“I’m coming home on Saturday. I have to build something,” said Ari, 23.
He lives an hour away now, but he builds things like desks and tables — which means trips back home to visit his tools, if not his mother.
“No problem. What are you building?”
“A box for the litter boxes,” he said.
When he and Taryn moved out, they took JoJo, our old black cat, with them.
JoJo got along well with Shelby, their dog, and JoJo was also getting attacked all the time by the feline Terrorists, Mark and Cairo. When I asked JoJo if she wanted to move out, she had a small suitcase packed by the front door within 10 minutes.
A few weeks ago, Ari and Taryn added Franklin, a wee orange tabby, to their menagerie. Which also meant adding another litter box.
“Stupid Frankie, he takes his hands and pulls the litter out of the box, then rolls around in it,” said Ari.
My sons have had the advantage of growing up with cats while never having to scoop litter. Until now. In true cat owner fashion, Ari has decided he can invent the perfect litter box.
His friends Jesse and Emerson came over to help, though from what I could tell, they mostly just drank beer and watched him. I heard crashing around in the garage, and then Ari stuck his head in the front door.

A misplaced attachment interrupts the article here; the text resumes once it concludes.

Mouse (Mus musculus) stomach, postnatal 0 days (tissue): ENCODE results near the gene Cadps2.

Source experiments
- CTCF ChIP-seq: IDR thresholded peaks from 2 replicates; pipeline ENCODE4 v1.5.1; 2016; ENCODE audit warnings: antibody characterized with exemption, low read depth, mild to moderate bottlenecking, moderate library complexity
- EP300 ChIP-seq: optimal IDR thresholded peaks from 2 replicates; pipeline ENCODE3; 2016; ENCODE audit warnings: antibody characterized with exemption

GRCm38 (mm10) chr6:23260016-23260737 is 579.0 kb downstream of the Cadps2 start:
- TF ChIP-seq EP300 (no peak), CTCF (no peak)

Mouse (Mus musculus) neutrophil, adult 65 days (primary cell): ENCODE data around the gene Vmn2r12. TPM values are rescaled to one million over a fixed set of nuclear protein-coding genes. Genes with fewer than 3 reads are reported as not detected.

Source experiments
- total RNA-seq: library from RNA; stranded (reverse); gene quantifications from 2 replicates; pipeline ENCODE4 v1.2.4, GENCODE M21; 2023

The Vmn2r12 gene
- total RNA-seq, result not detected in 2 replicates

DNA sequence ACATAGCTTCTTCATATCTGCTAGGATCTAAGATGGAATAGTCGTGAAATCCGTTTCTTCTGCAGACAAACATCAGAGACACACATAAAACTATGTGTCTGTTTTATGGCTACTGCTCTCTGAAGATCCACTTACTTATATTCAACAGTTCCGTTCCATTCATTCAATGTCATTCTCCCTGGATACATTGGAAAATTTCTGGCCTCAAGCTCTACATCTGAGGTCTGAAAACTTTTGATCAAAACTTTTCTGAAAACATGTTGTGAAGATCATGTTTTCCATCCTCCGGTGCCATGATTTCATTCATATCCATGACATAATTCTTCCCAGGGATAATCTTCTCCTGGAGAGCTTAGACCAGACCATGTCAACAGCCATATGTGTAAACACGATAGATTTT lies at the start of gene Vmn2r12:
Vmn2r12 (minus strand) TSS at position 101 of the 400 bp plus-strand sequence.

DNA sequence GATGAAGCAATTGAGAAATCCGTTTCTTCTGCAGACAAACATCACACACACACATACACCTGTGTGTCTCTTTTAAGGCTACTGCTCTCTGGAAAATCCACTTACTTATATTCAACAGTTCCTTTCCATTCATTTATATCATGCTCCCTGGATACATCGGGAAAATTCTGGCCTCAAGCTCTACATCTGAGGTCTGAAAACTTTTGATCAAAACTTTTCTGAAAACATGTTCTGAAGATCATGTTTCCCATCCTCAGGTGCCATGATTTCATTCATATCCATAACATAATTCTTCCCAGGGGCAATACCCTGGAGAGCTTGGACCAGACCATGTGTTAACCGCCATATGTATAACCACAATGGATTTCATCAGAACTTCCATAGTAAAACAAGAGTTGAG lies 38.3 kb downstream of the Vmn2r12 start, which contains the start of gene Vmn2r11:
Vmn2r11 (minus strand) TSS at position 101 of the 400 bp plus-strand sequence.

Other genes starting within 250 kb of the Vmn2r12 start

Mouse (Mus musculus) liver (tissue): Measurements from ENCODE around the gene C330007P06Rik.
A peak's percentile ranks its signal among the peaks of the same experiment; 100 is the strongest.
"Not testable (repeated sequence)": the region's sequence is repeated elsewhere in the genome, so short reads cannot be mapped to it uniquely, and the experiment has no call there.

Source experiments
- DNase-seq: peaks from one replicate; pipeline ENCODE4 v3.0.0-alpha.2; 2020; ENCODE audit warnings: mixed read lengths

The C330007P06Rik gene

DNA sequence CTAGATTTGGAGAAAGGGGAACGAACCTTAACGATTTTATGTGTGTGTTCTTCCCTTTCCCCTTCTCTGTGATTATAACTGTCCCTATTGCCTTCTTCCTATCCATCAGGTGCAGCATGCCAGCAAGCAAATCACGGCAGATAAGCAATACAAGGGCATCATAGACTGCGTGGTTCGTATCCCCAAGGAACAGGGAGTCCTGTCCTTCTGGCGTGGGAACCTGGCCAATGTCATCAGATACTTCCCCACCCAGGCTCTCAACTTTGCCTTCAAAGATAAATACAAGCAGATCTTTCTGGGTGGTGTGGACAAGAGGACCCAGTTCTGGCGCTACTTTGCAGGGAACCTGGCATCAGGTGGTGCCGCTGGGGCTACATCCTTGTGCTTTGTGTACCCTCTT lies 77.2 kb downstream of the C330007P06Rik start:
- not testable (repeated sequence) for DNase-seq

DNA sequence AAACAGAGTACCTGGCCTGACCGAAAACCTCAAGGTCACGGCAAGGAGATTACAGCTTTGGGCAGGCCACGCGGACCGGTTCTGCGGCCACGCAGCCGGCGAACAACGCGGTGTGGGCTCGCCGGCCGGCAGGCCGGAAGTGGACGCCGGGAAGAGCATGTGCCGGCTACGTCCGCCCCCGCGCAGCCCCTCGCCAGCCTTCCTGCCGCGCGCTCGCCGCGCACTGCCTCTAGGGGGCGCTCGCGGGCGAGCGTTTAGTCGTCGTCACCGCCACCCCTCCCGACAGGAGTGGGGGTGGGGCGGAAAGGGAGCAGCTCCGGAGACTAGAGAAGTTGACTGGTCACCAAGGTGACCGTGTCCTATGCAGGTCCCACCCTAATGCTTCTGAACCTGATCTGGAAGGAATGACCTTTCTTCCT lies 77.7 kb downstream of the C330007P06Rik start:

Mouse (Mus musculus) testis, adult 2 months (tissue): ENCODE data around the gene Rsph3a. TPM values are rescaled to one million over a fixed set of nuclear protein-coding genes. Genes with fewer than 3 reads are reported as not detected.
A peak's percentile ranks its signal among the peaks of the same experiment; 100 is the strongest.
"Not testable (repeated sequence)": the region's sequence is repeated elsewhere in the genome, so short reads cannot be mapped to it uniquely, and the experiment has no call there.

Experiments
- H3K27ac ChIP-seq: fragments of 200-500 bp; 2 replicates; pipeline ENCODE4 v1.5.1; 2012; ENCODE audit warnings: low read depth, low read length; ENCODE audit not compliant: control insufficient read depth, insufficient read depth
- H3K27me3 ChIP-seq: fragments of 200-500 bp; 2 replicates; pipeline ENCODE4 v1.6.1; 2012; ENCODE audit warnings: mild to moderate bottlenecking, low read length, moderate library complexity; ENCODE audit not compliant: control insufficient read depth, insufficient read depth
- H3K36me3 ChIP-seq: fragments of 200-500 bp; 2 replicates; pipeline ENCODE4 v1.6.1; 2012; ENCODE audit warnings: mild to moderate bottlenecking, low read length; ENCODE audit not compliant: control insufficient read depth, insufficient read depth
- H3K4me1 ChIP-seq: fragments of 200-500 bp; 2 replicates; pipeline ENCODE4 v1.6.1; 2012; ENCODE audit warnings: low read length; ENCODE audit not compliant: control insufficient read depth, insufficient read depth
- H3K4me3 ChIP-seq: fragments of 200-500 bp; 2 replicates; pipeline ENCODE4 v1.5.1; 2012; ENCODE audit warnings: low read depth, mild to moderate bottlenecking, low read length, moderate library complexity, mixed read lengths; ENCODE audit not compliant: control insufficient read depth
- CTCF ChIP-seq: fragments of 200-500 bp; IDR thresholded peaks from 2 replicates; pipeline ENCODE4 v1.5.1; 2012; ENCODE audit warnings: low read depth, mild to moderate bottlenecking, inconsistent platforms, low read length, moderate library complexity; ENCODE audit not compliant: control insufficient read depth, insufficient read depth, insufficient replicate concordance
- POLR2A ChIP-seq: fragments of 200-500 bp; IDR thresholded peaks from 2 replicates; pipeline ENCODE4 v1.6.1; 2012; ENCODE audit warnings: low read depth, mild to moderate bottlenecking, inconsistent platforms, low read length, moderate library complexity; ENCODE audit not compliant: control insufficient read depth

“It’s really cold out here. Is it OK if I do this in the living room?”
I shrugged. When the kids were young, I reasoned anything that kept them occupied for more time than it took me to clean up, was a win. The same rules still apply, though I no longer have to clean up.
“Don’t bring a mitre saw in here,” I warned him.
Jesse started laughing.
“He already dumped a thing of sawdust all over himself in the garage. He’s done with the saw,” said Jesse.
The boys started hauling two-by-fours, pieces of plywood, hinges, a drill and an extension cord into the living room.
“Do we have long screws?” asked Ari.
I pointed to the basement. When he was down there he yelled up asking if we had short ones, too. “Somewhere,” I yelled.
As he started figuring out how to best assemble his creation, I raised an eyebrow.
“I just don’t see how that’s going to hold two litter boxes, is all,” I told him.
“Sure it will. Like this, and this. I measured.”
“And you’re going to put walls on all sides of it, and have two cats go in through some little opening? Will JoJo even fit?”
“If she wants to poop she will,” he reasoned.
Anyone who has trained a cat to do anything but what it already has decided to do will recognize the futility of that statement.
The drill blared to life, and my cats scattered. Three young men hemmed and hawed, pulling out tape measures and blasting screws through wood forming a box that when finished, I worried, would be too heavy to lift.
Ari’s perusal of his project grew grimmer at each step.
“Emerson, do you need a coffee table?” he asked.
Emerson raised an eyebrow. “You mean that? No, I’m good.”
“You don’t have to tell anyone it was supposed to be a litter box,” I said, helpfully.
I pictured this thing remaining in my living room forever.
I watched Ari screw two big hinges onto it. I watched him back out the screws and do it again. When it finally appeared finished, he stood back and took a measured glance at it.
“When is bulk garbage day?” he asked.